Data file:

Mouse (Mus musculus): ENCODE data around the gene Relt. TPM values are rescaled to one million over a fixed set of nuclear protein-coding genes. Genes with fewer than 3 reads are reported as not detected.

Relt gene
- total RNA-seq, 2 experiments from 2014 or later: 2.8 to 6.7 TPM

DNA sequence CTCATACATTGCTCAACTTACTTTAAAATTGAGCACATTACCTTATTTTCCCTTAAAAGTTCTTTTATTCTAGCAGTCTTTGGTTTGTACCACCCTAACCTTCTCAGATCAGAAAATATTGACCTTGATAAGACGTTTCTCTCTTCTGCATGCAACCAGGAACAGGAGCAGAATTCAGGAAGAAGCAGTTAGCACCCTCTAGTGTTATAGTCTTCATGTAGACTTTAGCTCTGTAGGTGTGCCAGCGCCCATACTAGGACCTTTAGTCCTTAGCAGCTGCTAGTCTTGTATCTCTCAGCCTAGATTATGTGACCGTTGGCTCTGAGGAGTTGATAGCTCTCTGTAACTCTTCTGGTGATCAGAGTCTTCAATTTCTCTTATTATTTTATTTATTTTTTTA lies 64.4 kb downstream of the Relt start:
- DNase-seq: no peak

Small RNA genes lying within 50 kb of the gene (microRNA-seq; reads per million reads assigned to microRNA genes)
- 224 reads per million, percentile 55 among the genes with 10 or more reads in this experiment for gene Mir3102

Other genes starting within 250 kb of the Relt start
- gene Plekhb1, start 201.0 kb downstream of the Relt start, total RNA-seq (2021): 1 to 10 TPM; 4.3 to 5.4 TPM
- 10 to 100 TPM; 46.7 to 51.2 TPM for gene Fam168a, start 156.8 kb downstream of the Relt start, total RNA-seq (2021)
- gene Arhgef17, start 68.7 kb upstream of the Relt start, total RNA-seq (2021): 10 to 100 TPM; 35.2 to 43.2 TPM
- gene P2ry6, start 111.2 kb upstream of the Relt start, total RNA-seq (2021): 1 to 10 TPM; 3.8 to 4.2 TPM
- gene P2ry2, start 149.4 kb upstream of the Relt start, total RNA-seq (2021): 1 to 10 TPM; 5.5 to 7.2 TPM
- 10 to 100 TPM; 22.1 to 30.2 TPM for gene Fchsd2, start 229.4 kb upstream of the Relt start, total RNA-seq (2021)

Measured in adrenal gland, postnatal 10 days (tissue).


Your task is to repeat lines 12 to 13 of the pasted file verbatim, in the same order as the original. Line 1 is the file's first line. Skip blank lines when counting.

- gene P2ry6, start 111.2 kb upstream of the Relt start, total RNA-seq (2021): 1 to 10 TPM; 3.8 to 4.2 TPM
- gene P2ry2, start 149.4 kb upstream of the Relt start, total RNA-seq (2021): 1 to 10 TPM; 5.5 to 7.2 TPM